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Nat Geo’s slate covers all the kids demo bases

With its first project Iggy Arbuckle: Nature Freak poised to head into production as soon as a pending co-pro deal has been finalized, Nat Geo's kids entertainment arm is turning its attention to finding partners for four new shows that have the youth age spectrum well covered.
January 1, 2005

With its first project Iggy Arbuckle: Nature Freak poised to head into production as soon as a pending co-pro deal has been finalized, Nat Geo’s kids entertainment arm is turning its attention to finding partners for four new shows that have the youth age spectrum well covered.

Furthest along is Mama Mirabelle’s Home Movies, a preschool concept that mixes 2-D animation with stock footage to come in under US$200,000 per half hour. The star of the 26-ep show is a wise elephant who helps young animals from around the world work through typical preschool problems by watching her home movies – which consist of live-action clips from Nat Geo’s 25,000-hour-plus wildlife programming library. In one episode, a young cheetah doesn’t see the point in taking a bath – ever. Mama explains that while it’s fun to get dirty and while mud helps keep some animals cool in hot weather, getting clean is also fun. She seals the deal when she shows the cub clips of animals having a blast in the water.

Next up on the development slate is Hugh’s View, based on Tony Porto’s Adventures in Color book series from Little Brown. Using intense graphics, the 26 x half-hour show for the five to eight set is about a boy with an overactive imagination and an eye for color. Although story lines were still being hammered out at press time, one potential episode that mirrors the book title The Blue Aliens follows along as Hugh tries to find out why his blue jeans and the blueberries in his waffles have disappeared. He suspects that his teacher, Mrs. Sapphire, who always wears blue, is really an alien who’s stealing the color from Earth. In the end, it’s up to the viewer to decide if she’s from another planet.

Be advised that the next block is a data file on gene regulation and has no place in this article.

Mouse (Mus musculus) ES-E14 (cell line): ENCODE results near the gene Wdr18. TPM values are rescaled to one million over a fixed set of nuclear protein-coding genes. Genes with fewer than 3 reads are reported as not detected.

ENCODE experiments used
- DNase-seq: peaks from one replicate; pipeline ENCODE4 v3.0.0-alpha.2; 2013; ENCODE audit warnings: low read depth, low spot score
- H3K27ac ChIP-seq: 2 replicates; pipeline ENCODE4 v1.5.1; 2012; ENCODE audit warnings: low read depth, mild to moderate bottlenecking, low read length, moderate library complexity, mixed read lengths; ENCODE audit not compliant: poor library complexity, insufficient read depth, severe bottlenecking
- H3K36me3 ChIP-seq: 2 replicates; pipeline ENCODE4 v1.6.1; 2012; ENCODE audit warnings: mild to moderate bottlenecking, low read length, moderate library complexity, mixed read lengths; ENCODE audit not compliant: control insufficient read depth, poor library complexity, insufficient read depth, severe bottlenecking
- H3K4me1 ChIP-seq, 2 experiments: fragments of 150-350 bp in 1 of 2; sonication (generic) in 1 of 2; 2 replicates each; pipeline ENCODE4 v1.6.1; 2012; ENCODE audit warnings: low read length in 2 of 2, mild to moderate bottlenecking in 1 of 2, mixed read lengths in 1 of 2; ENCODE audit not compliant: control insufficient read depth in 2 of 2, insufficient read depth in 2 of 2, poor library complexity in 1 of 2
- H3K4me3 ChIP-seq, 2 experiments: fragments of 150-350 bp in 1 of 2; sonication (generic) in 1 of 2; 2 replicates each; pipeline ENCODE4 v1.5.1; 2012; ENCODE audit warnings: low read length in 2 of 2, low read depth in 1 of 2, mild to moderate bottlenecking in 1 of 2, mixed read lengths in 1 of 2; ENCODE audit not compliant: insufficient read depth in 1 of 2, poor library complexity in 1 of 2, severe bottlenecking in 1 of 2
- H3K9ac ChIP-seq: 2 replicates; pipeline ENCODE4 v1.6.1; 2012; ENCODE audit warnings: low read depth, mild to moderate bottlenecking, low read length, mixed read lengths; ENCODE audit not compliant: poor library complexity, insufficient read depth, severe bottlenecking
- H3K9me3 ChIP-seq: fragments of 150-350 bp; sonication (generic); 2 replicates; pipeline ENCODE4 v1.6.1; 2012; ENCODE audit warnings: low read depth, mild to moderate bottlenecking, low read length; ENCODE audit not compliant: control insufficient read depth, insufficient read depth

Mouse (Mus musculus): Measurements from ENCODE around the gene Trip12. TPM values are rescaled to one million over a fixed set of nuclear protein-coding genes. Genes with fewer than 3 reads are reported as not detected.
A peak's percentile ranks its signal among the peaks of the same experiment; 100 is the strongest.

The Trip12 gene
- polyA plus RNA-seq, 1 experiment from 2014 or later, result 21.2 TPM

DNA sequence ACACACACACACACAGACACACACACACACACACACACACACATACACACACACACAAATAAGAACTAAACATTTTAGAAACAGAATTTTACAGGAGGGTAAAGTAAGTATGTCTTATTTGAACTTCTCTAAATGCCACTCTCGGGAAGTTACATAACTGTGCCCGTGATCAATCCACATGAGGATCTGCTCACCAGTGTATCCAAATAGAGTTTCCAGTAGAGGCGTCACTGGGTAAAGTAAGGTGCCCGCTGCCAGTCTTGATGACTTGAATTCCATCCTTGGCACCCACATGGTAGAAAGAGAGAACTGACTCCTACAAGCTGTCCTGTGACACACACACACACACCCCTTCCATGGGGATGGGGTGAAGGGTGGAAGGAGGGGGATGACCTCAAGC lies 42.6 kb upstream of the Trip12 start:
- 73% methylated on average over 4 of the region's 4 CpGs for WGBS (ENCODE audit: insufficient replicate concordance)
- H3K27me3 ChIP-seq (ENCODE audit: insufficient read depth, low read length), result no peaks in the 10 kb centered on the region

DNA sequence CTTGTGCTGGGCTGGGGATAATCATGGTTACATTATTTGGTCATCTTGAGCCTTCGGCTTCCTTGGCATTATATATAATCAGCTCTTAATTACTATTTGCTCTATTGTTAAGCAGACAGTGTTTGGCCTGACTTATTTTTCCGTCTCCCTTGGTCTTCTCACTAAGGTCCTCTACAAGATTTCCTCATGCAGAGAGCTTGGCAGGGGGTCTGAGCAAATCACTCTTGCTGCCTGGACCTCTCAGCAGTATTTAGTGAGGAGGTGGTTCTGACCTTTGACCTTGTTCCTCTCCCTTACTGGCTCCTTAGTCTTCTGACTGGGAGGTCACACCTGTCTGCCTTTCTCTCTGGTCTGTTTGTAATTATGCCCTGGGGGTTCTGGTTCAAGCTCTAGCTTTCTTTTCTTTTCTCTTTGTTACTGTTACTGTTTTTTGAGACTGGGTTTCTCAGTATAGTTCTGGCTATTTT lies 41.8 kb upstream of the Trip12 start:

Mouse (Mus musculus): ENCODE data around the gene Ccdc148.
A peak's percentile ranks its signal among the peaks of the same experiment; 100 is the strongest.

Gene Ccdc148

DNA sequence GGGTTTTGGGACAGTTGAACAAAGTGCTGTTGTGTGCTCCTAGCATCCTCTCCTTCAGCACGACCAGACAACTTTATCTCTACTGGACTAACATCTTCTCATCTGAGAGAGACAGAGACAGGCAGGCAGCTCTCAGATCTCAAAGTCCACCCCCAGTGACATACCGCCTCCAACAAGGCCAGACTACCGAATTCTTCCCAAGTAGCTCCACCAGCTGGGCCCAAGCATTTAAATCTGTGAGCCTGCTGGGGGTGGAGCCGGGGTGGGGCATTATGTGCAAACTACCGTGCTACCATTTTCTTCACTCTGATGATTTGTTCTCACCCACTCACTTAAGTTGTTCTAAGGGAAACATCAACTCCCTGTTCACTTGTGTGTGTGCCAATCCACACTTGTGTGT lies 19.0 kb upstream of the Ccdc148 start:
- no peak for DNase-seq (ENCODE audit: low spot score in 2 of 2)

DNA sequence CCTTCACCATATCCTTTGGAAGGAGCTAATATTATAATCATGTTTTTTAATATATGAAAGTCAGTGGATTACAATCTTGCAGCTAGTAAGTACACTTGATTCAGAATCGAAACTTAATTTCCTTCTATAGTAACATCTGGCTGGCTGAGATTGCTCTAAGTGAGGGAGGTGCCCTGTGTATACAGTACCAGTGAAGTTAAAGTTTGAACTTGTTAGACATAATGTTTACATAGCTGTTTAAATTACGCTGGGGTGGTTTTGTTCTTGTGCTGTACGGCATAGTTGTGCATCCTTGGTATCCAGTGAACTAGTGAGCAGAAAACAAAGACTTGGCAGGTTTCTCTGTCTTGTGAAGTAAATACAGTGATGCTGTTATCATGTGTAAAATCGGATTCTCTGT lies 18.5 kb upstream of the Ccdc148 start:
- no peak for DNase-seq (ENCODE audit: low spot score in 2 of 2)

From the mind of Animaniacs writer Paul Rugg, Loco Starburn will play to six- to 11-year-olds with stories about a robotic space rover – albeit more Gilligan than Galileo – who crash-lands on the technologically advanced planet of Visaloona.

Rounding out the lineup is a half-hour live-actioner from That’s So Raven creator Susan Sherman and Kate & Allie writer Sheri Coben. In Kicking & Screaming, 13-year-old Stella hates everything that doesn’t revolve around shopping and her friends. But when her scientist parents land dream jobs running a lab on a remote island, this mall rat is dragged to the South Pacific to live uncomfortably close to nature. At the end of each episode, she begrudgingly learns to appreciate something about her new environs, whether it’s the rugged beauty of the island or the handsome young hunk she has a crush on.

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